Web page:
Mozilla Firefox 3.5
If you already use Firefox you'll want to upgrade right away. If you're not a Firefox user, Mozilla Firefox 3.5 represents a very good opportunity to give the browser a test run
- Browsing the web is significantly faster, can reopen closed tabs, PrivateBrowsing, free
- Some of your add-ons may not be compatible yet
If you're a Firefox user, the upgrade to Mozilla Firefox 3.5 is a no-brainer. Browsing the web is significantly faster, the ability to re-open previously closed tabs and windows is a major improvement, and as for PrivateBrowsing... we won't delve into your personal life, but if you've got a need to keep some of your browsing a secret, you'll want this feature.
The Mozilla Firefox 3.5 web browser is a winner, offering significantly faster web browsing, better tab handling, a host of interface tweaks and, like just about every other browser on the planet, a "porn mode".
If you already use Firefox you'll want to upgrade right away. If you're not a Firefox user, Mozilla Firefox 3.5 represents a very good opportunity to give the browser a test run.
Mozilla Firefox 3.5: Need for speed
Mozilla Firefox 3.5: Private Browsing
Any browser worth its salt these days has a porn mode, and with version 3.5, Firefox now has one as well. It's called Private Browsing (Internet Explorer's is called InPrivate Browsing), and it works as advertised. When you browse the web using it, nothing about the session is stored - no history, no cookies, no temp files, no forms information, no search information, nothing that can show where you've browsed or what you've done. To turn the Las Vegas tag line on its ear: what happens in Firefox doesn't stay in Firefox.
To use Private Browsing, Select Tools, Start Private Browsing, or else press Ctrl-Shift-P. Unlike with Internet Explorer, a new instance of the browser doesn't launch. Instead, a warning appears, asking you if you want to start a Private Browsing session and telling you that Firefox will save your tabs if you want to start one.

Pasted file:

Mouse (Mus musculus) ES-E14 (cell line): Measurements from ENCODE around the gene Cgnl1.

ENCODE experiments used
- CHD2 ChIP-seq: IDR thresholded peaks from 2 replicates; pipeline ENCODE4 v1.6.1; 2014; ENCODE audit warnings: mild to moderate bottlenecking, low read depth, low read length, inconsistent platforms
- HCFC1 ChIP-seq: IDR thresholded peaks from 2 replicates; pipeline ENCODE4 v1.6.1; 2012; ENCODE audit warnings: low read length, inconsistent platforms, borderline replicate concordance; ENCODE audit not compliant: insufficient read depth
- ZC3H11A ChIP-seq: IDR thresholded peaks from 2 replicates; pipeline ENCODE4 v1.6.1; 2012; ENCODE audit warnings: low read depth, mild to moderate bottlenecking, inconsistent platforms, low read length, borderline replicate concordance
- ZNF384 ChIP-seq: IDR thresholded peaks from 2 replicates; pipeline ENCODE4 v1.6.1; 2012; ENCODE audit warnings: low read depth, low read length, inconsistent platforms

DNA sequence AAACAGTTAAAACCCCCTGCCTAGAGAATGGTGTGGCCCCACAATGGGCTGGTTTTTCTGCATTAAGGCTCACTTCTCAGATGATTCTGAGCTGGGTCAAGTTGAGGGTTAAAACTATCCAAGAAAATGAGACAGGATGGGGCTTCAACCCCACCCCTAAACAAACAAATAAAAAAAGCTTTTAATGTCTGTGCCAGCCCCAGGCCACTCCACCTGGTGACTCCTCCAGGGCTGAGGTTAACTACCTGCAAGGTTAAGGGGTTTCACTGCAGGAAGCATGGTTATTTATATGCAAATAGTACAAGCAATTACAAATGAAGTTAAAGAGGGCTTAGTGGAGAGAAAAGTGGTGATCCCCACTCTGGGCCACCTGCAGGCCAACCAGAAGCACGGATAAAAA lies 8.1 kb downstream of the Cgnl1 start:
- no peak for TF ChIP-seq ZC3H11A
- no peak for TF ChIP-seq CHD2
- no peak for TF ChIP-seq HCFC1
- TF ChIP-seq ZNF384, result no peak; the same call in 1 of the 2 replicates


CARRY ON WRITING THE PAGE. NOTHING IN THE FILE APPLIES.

Mozilla Firefox 3.5 then closes your existing tabs, and immediately launches a private browsing window. From here, browse the web as you normally would, and nothing of the session will remain. To end the Private Browsing session, close Firefox as you would normally, or else select Tools, Stop Private Browsing, or else press Ctrl-Shift-P. The current session ends, and Mozilla Firefox 3.5 launches with all of your previous tabs intact.
There are other nice touches for those who don't want other people to know what sites they've been visiting. You can remove all the traces of a site you've visited while you were in a normal browsing session.
This eliminates it not just from the History list, but also kills all traces of the browser on your computer, including cookies and temp files, search history, forms you've filled out, and more.
To use this feature, first open your History list by choosing History > Show All History or by pressing Ctrl-Shift-H. Then right-click the site you want to remove, and from the menu that appears, select Forget about This Site.
You can also remove all of your history and other data related to your browsing session from the last few hours or last day. Select Tools, Clear Recent History, or press Ctrl-Shift-Del. From the drop-down list on the page that appears, choose either the past hour, the past two hours, the past four hours, today, or everything.
You can also fine-tune what to clear by clicking the Details button; it lets you determine what data to remove - browsing and download history, forms and search history, cookies, cache, logins, etc.
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GGG Evaluation Team
First impression on unpacking the Q702 test unit was the solid feel and clean, minimalist styling.
For work use, Microsoft Word and Excel programs pre-installed on the device are adequate for preparing short documents.
The Fujitsu LifeBook UH574 allowed for great mobility without being obnoxiously heavy or clunky. Its twelve hours of battery life did not disappoint.
The screen was particularly good. It is bright and visible from most angles, however heat is an issue, particularly around the Windows button on the front, and on the back where the battery housing is located.
My first impression after unboxing the Q702 is that it is a nice looking unit. Styling is somewhat minimalist but very effective. The tablet part, once detached, has a nice weight, and no buttons or switches are located in awkward or intrusive positions.